Figurine of a Cycladic (Keros-Syros culture) woman, dated to 2700–2400 BC and said to be from Syros (photo on Flickr by Ann Wuyts/vintagedept).
Tara Garnett, in the current issue of her always-interesting Food Climate change Research Network (FCRN) newsletter, draws attention to some sobering news and advice for decision-makers attending the Rio+20 UN Conference on Sustainable Development this week.
First, she cites a statement issued by the Global Network of Science Academies (IAP), which comprises the world’s 105 science academies, that highlights ‘the relevance of population and consumption to the future of both developed and developing countries and reminds policy-makers preparing for Rio+20 of the need to consider a number of issues’. Among key actions needed, the IAP says, are:
Consideration of population and consumption in all policies, including those related to poverty reduction and economic development, global governance, education, health, gender equality, biodiversity and the environment.
Reduction of levels of damaging types of consumption and the development of more sustainable alternatives, with action critically needed in higher-income countries.
Garnett also highlights ’. . . [a] very interesting paper that reviews the literature on the relationship between consumption and GHG emissions, between population and emissions, and the interactions among all three. It raises doubts that improvements in technology, or shifts in patterns of behaviour (consumption) will be sufficient in addressing GHG emissions unless combined with a greater focus on population growth (scale effects).’
The paper’s authors say that:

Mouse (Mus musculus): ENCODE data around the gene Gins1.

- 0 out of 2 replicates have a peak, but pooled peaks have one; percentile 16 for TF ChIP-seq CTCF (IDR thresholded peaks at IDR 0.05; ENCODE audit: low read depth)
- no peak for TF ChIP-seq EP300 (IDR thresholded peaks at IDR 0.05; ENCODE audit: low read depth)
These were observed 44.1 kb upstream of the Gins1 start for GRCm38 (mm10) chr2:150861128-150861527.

The substantive conclusions that one draws from the comparative literature on greenhouse-gas emissions is sobering. The population and economic growth that can be anticipated in coming decades will tend to push emissions substantially upward—a scale effect. . . . [M]uch of the resistance to climate change mitigation policy points to the presumed large-scale changes in technology and forms of consumption that will be required to stabilize atmospheric concentrations of greenhouse gases. These changes will need to be huge because they must counter substantial increases in scale coming from population growth and especially increasing affluence. . . . [I]t is clear that reducing emissions of greenhouse gases in the face of scale growth will not occur in the context of the institutional, political and cultural forces that have prevailed so far.
The following is how ScienceDaily covers this paper.
‘. . . In an article published in the journal Nature Climate Change, Michigan State University’s Thomas Dietz and his colleague, Eugene Rosa of Washington State University, take a critical look at the various factors that have long been prime climate-change suspects. One in particular: The role of population growth.
‘”How does population growth influence greenhouse gas emissions?” Dietz asks. “Well, in looking at most nations of the world during the last few decades we find that for each 1 percent increase in population, we get a bit more than a 1 percent increase in emissions.”
‘And with Earth’s population projected to reach 10 billion by the end of this century, “it unquestionably will add to the stress we place on the planet,” Dietz said.
‘Until recently, climate-change debate had focused on whether it was brought about by human activity. Recently that debate has shifted to what sorts of activities are creating it. . . .
‘Dietz and Rosa write that they are not optimistic about the future, calling the paper they did “sobering.”. . .
The only possible saving grace, they say, is improved technology and changes in the way humans use resources.
‘”However, these changes will need to be huge because they must counter substantial increases in scale coming from population growth and especially increasing affluence.”‘
Read the whole article in ScienceDaily: More people, more environmental stress, 11 Jun 2012.
Read the paper this news article refers to in Nature Climate Change: Human drivers of national greenhouse-gas emissions, by Eugene A Rosa and Thomas Dietz, 10 Jun 2012; DOI: 10.1038/nclimate1506
Read about the International Livestock Research Institute at Rio+20
ILRI News Blog: The road back to Rio: Turning straw into gold – Crop ‘wastes’ at the heart of greener livestock development, 18 Jun 2012.
ILRI News Blog: The Road Back to Rio: ‘LivestockPLUS Learning Event’ shows how better feed reduces poverty AND livestock ‘hoofprints’, 18 Jun 2012.